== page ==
“I can’t mention health care in Michigan without acknowledging Chairman Dingell. His institutional memory of how difficult it was to pass Medicare. How he has worked over the decades to improve it. How committed he is to preserving it. And how important a part of preserving Medicare is to passing this health care bill. Later, he will inspire us with that. But he, Mr. President, as you know, as a young Congressman gaveled Medicare into law in the House of Representatives.
“You have talked about how the present system is unsustainable — for families, for businesses, large, moderate, and small — any size. And it is unsustainable, and you said on March 5 of last year: ‘Health care reform is entitlement reform.’ Our budget cannot take this upward spiral of cost. We have a moral obligation to reduce the deficit and not heap mountains of debt onto the next generation.
“But I want to talk for a moment about what it means to the economy. Imagine an economy where people could change jobs, start businesses, become self-employed, pursue their artistic aspirations, or be entrepreneurial and start new businesses if they were not job locked because they have a child who is bipolar or a family member who is diabetic with a pre-existing condition. And all of the other constraints that having health care or not having health care places on an entrepreneurial spirit. Think of an economy with that dynamism — of people following their pursuits, taking risks — we want them to take risks and yet we lock them down. And we have an anvil around our businesses because of these increasing costs of health care.
“So this bill is not only about the health security of America, it’s about jobs. In its life it will create 4 million jobs, 400,000 jobs almost immediately. Jobs, again, in the health care industry but in the entrepreneurial world as well.
“Mr. President, with your leadership, we passed the American Reinvestment and Recovery Act last January and got a running start on some of the technology and scientific advancements in this by the investments in biomedical research, health IT, health information technology, a running start by your signing the SCHIP, the children’s health bill insuring 11 million children. We got a running start on expanding access, and not only that but doing it in a way that is of the future.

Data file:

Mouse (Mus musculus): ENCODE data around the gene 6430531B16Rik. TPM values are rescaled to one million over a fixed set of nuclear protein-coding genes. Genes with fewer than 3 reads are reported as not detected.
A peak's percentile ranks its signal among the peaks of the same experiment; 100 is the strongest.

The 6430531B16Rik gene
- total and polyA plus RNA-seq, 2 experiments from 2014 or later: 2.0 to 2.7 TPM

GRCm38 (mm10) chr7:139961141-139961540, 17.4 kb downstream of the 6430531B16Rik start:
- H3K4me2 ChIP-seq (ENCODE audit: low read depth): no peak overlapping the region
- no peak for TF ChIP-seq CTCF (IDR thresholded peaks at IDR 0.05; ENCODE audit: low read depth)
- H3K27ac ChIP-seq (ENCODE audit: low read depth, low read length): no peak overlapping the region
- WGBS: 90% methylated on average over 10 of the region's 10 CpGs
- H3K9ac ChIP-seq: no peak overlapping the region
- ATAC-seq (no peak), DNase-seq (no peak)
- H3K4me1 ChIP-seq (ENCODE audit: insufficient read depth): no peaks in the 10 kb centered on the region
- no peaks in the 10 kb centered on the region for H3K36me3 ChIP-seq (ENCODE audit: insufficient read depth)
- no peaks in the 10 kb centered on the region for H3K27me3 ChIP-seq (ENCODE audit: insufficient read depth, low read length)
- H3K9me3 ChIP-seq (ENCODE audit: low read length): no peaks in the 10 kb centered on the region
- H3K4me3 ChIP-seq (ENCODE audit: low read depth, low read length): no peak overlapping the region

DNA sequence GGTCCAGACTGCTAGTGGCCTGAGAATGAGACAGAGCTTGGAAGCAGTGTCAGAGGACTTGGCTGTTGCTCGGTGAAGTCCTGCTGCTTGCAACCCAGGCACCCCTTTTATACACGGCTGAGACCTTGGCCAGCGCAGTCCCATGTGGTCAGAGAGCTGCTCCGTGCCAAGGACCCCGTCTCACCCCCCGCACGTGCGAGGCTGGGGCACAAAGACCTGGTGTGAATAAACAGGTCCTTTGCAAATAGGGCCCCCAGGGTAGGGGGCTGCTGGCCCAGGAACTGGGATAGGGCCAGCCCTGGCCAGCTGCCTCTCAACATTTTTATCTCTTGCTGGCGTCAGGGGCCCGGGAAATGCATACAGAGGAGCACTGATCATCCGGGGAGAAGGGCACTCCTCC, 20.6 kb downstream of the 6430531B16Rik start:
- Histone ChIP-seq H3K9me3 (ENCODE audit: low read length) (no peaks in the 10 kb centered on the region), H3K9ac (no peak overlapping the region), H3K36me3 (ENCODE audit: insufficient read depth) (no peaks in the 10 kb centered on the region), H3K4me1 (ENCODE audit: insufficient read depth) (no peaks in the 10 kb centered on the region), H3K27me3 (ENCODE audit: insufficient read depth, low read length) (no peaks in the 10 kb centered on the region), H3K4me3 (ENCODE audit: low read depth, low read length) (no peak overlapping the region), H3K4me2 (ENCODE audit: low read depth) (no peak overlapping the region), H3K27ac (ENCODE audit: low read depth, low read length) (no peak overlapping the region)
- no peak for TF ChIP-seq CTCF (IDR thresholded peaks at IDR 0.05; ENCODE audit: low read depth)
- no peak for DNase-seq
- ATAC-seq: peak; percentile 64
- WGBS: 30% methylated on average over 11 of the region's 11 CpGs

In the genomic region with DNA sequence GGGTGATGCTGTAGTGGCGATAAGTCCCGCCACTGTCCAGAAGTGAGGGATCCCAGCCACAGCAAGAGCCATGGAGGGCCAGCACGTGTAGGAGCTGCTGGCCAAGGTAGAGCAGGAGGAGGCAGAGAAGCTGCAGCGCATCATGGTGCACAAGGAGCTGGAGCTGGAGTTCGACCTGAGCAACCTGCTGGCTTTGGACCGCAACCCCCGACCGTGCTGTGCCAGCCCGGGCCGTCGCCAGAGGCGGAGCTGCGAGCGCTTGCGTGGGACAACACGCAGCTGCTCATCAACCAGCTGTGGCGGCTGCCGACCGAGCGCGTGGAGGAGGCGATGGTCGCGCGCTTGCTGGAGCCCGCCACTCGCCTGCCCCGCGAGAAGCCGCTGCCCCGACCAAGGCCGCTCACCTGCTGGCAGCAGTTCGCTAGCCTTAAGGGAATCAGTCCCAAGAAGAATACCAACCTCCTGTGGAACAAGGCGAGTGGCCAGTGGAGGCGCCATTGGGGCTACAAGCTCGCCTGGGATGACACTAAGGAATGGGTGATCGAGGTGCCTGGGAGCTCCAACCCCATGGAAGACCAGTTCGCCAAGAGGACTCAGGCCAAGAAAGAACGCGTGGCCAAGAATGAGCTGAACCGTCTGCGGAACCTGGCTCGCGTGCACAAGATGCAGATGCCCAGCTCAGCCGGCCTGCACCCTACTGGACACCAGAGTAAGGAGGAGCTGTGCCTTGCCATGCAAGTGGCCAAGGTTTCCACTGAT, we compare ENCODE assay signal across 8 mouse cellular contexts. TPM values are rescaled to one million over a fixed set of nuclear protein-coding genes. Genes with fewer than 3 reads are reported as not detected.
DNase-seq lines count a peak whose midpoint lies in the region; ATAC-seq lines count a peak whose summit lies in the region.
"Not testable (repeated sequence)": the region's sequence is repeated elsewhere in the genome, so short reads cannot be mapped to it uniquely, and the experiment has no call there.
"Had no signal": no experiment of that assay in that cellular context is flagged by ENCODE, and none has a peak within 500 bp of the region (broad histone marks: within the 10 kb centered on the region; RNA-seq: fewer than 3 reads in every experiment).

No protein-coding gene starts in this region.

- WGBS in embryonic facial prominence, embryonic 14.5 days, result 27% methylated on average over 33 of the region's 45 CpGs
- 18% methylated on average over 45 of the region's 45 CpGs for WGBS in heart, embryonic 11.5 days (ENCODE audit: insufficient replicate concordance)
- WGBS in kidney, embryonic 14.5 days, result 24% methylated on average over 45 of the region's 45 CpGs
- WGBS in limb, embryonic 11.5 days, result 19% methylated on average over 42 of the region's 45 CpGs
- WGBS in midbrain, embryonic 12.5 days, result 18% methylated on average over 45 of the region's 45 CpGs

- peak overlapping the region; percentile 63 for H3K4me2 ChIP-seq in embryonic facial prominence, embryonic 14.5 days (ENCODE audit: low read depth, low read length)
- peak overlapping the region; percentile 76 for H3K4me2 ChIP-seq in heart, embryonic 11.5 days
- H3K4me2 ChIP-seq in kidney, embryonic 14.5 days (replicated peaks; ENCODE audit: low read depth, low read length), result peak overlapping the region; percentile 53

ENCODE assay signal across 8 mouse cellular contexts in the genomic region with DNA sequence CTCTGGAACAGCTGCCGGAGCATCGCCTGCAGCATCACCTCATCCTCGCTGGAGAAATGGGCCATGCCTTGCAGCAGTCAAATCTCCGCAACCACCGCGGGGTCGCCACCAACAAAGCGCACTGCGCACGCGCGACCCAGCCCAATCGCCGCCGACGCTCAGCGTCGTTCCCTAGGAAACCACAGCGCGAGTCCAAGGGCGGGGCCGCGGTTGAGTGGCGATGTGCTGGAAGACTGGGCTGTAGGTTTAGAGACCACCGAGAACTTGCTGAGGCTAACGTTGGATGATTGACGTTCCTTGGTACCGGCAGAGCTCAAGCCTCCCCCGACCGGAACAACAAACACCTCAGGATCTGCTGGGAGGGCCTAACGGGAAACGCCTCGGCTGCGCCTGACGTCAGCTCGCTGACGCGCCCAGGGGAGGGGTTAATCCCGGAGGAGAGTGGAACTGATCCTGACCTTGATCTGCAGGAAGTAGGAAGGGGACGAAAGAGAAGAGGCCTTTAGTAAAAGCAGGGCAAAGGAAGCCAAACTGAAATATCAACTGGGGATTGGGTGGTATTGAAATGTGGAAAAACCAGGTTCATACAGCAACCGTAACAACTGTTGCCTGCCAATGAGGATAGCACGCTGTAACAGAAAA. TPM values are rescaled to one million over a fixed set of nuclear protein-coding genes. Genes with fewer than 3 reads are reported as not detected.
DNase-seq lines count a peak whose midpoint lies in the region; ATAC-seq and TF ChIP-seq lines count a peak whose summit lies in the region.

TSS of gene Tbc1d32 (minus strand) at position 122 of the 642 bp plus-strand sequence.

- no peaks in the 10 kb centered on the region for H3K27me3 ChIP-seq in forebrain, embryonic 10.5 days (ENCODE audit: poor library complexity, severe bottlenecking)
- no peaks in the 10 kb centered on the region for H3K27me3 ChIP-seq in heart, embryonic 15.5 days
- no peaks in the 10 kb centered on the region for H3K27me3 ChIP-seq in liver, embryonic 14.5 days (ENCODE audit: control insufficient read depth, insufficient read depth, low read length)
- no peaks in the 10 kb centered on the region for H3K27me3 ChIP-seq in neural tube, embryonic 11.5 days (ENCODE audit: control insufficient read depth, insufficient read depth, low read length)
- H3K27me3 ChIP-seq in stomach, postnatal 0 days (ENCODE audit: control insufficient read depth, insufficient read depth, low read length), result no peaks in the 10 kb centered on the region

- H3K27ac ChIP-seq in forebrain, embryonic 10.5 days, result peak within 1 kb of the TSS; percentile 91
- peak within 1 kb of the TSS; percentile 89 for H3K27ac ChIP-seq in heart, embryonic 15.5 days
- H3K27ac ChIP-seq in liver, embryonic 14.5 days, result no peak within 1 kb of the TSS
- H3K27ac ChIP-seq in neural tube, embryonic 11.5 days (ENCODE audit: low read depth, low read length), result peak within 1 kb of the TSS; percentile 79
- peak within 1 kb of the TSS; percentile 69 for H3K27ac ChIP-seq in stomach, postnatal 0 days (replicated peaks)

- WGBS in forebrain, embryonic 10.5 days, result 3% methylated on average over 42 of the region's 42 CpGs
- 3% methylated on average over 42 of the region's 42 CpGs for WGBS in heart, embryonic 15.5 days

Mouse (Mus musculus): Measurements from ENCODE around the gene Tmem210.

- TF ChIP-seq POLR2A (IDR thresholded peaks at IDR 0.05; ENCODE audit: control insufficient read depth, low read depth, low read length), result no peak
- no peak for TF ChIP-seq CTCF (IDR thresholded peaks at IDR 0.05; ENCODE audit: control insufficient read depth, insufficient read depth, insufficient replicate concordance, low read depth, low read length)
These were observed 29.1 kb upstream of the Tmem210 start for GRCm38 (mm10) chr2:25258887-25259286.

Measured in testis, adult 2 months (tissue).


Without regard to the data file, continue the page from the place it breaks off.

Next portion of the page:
“This is not just about health care for America, it’s about a healthier America. This legislation is about innovation. It’s about prevention. It’s about wellness. But most people haven’t heard about that, and those people sitting at that kitchen table, they don’t want to hear about process. They want to hear about results. They want to know what this means to them. And what it means is a health initiative that is about affordability for the middle class, lowering cost, improving access, accessibility — affordability and accessibility are closely aligned — and accountability for the insurance companies. So it is a very important initiative that we have to take.
“And I want to say because Medicare was mentioned unless we pass this legislation, we cannot keep our promises on Medicare. We simply must make the cuts of waste, fraud, and abuse in Medicare so that the benefits and the premiums are untouched. We owe it to our seniors. We owe it to our country. That day, March 5th, Senator Kennedy said: ‘Health care is a right, not a privilege.’
“Let us move in a way — who can say ‘ram’? We started this six weeks after your inauguration, just six weeks after your inauguration, on March 5th, with you extending a hand of bipartisanship. And many of the provisions that are in our bill are initiatives put forth by the Republicans, others of our colleagues will talk about those. But I just hope that as we sit around this table, we understand the urgency that the American people have about this issue, how it affects not only their health, but their economic security.
“And I thank you, Mr. President for your leadership in getting us to this place.”